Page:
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ESL theory/teacher training texts?

 
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scot



Joined: 25 Jun 2003
Posts: 8

PostPosted: Thu Dec 22, 2005 5:49 am    Post subject: ESL theory/teacher training texts? Reply with quote

hey guys. ive been teaching for a few years now and am curious to know what i dont know. what is the benchmark text of esl teaching theories/models? what are your favorites? im not looking for class texts or grammar reference, just the layout of teaching methods. i dont want to reinvent any perfectly good wheels.
i dont want to take a class but i'd like to know why im doing what im doing more clearly. so thanks from me and any future students for your guidance.
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fluffyhamster



Joined: 26 Oct 2004
Posts: 3011
Location: UK > China > Japan > UK again

PostPosted: Thu Dec 22, 2005 6:57 am    Post subject: Reply with quote

I once gave 'woodcutter' a list of (admittedly) EFL-y tomes. Although his dad was new to teaching, very few of the books I mentioned were total "idiots' " guides for clueless or uncaring newbies (which you certainly aren't!), so you might get something out of them also:
http://www.eslcafe.com/forums/teacher/viewtopic.php?p=12619#12619

I've mentioned the above link also towards the end of the ESL Management's 'DELTA' thread (in relation to syllabus design and implementation).

You can also find some interesting books if you do a search for 'Lewis' (look especially for the 'Finding Lewis's "The English Verb"' thread in the search results). I also like Seidlhofer's 'Controversies in Applied Linguistics' (again, do a search). Then, there's the AL forum's 'Brian Browser's book-filled trousers' thread...

I'm not so much interested in individual methods or techniques, but rather the thinking and philosophy behind them (that is, more in 'approaches'), basically anything that gets teachers away from patronizing students with often too-limited/limiting dollops of practice-like or supposedly "communicative" English (all interspersed with those awful large doses of 'classroom' English, which is mainly just instructions and signposting - 'Do as I say and listen dammit').

If you haven't read it already, the 2nd edition of the Richards and Rodgers book is a good (re)starting point; I also really like Howatt (also now in a 2nd edition).

At the moment I'm reading Jordan's book (mentioned near the start of the 'Brian Browser' thread); SLA research and theorizing is kind of required reading, and it will hopefully help me to get back into it somewhat.
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moonchild7903



Joined: 10 Dec 2005
Posts: 35

PostPosted: Thu Dec 22, 2005 2:06 pm    Post subject: Reply with quote

I really like Celce-Murcia's books on ESL. Another author to try would be Rod Ellis' books on Second Language Acquisition
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joshua2004



Joined: 20 Nov 2004
Posts: 264
Location: Torreon, Mexico

PostPosted: Thu Dec 22, 2005 7:06 pm    Post subject: Reply with quote

I live by Stephen Krashen. He has one of his books online for reading. I read the same book in print and they were different. I suggest reading both to get all the material. On his website he also provides tons of articles he has written.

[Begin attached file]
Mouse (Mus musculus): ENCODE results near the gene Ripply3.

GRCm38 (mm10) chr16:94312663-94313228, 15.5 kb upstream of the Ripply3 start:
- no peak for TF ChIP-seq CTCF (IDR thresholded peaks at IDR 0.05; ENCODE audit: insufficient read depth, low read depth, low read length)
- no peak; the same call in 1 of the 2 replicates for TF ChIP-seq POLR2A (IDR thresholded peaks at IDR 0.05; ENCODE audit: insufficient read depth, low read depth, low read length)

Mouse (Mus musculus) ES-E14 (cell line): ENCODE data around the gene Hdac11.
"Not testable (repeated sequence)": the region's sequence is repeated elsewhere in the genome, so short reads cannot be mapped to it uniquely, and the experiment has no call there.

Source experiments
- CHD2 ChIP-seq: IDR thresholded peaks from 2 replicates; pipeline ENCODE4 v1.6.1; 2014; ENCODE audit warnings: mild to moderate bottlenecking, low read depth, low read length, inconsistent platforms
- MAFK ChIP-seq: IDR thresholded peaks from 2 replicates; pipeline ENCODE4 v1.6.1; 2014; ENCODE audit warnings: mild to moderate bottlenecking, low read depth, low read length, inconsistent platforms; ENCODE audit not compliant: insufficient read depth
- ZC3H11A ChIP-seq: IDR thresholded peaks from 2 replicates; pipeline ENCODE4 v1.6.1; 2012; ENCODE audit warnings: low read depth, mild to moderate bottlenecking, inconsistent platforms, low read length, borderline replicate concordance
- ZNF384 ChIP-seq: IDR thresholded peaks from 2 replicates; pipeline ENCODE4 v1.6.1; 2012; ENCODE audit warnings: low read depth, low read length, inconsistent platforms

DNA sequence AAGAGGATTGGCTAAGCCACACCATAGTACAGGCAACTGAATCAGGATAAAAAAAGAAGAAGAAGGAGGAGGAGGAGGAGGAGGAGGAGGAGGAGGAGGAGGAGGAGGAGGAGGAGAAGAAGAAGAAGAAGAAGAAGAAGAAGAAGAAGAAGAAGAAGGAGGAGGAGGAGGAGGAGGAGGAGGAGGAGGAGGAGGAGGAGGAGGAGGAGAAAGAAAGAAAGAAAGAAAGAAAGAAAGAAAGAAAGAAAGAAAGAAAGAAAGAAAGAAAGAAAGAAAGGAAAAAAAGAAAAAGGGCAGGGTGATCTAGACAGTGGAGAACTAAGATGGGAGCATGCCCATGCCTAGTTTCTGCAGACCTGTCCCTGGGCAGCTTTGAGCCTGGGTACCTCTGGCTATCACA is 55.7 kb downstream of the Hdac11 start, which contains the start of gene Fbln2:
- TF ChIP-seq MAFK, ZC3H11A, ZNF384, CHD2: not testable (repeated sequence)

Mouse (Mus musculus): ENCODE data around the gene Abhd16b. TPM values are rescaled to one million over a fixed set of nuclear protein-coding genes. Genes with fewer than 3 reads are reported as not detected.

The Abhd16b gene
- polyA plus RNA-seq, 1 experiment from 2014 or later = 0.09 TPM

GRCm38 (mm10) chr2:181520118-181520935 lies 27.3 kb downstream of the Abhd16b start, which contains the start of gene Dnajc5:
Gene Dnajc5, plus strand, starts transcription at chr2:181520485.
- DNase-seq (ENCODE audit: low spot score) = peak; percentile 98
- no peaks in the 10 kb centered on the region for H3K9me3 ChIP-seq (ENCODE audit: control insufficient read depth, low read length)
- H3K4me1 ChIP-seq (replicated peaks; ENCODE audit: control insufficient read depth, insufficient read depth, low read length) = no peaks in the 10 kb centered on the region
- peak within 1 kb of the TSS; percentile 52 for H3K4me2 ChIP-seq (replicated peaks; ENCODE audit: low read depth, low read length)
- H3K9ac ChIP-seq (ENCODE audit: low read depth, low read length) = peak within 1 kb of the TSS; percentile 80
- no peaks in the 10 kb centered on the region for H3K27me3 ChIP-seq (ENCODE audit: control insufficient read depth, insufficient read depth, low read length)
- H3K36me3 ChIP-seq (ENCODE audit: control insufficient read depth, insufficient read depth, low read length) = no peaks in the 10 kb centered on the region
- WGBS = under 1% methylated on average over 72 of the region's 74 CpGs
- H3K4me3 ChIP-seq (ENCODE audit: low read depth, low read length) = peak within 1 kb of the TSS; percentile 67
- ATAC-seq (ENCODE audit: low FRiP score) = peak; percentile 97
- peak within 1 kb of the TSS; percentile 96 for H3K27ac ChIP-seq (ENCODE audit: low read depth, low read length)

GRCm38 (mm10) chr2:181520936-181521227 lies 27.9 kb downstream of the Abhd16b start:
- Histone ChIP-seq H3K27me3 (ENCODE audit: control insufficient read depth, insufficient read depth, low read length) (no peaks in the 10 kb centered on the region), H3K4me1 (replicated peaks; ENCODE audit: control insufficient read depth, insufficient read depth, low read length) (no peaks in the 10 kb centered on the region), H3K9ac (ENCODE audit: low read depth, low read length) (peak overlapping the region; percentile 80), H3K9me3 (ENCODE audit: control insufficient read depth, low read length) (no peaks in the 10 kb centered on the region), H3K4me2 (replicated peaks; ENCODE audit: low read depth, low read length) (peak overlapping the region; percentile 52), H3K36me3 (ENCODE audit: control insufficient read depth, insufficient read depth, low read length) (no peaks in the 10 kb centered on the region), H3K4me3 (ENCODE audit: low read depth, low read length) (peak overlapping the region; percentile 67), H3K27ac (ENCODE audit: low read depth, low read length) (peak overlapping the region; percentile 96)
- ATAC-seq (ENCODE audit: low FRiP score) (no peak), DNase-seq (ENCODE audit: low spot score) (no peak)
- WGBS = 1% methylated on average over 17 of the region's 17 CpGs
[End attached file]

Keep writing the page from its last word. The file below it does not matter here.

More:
http://www.sdkrashen.com/main.php3
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scot



Joined: 25 Jun 2003
Posts: 8

PostPosted: Fri Dec 23, 2005 12:48 am    Post subject: Reply with quote

hey thanks for the pointers guys. I'll check it all out. seems the other threads have a lot of options already so sorry for the redundancy.
and fluffy, you said it exactly as i'm lookin for, i've got enough classroom management techniques and the like, i want to read about the philosophical schools and draw relivance from them.

merry christmas to all
scot
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fluffyhamster



Joined: 26 Oct 2004
Posts: 3011
Location: UK > China > Japan > UK again

PostPosted: Fri Dec 23, 2005 7:03 am    Post subject: Reply with quote

Merry Xmas and a Happy New year to you too, Scot (and everyone else here on Dave's)!

Just thought I should post the following link cos it doesn't show up with a search just for 'Seidlhofer' (I needed to remember to type 'Seidlhofer's!):
http://www.eslcafe.com/forums/teacher/viewtopic.php?p=14617#14617 (Actually the specific post linked draws upon Malmkjaer, but Seidlhofer('s book!) is mentioned a bit later)

The above expands (on) the scope of 'AL' somewhat, as does the following (about linguistics proper, the "philosophy" behind linguistics etc):
http://www.eslcafe.com/forums/job/viewtopic.php?p=331970#331970

It's a shame that that Job Discussion forum thread got locked down, 'cos it could've gotten interesting. Ah well... Cool
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Superhal



Joined: 20 Feb 2005
Posts: 131

PostPosted: Sat Dec 31, 2005 7:54 am    Post subject: Reply with quote

There are lots of theories. If you are looking for a respectable, readable overview, Rod Ellis has an entire series of books that aren't too hard for the average person. Once you locate a theory or two you would like to know more about, he points in the right direction.
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